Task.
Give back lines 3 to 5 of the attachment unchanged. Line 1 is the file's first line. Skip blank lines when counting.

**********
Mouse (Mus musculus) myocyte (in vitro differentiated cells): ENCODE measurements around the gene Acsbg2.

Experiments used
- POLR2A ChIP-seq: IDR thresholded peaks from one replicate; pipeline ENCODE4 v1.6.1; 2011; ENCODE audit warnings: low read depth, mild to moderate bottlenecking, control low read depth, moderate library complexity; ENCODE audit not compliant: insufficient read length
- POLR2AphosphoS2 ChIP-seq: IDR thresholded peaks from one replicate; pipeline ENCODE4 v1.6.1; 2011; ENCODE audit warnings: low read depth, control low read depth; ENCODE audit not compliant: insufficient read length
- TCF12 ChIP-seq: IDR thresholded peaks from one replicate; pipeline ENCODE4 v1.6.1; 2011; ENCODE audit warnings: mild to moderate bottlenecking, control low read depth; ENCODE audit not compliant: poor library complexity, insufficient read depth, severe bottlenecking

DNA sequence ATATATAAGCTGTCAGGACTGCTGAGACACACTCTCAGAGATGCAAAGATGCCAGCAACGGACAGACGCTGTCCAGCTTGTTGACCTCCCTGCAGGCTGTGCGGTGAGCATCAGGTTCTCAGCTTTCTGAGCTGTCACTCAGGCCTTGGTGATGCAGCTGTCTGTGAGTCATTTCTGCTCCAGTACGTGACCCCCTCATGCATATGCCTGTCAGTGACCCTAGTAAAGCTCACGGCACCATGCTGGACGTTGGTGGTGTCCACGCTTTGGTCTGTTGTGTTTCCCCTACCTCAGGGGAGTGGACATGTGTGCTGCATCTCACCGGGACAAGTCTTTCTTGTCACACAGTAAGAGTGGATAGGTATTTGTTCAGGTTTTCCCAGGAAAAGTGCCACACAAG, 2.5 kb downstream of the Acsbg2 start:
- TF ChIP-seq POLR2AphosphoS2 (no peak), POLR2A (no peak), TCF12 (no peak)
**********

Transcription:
- POLR2A ChIP-seq: IDR thresholded peaks from one replicate; pipeline ENCODE4 v1.6.1; 2011; ENCODE audit warnings: low read depth, mild to moderate bottlenecking, control low read depth, moderate library complexity; ENCODE audit not compliant: insufficient read length
- POLR2AphosphoS2 ChIP-seq: IDR thresholded peaks from one replicate; pipeline ENCODE4 v1.6.1; 2011; ENCODE audit warnings: low read depth, control low read depth; ENCODE audit not compliant: insufficient read length
- TCF12 ChIP-seq: IDR thresholded peaks from one replicate; pipeline ENCODE4 v1.6.1; 2011; ENCODE audit warnings: mild to moderate bottlenecking, control low read depth; ENCODE audit not compliant: poor library complexity, insufficient read depth, severe bottlenecking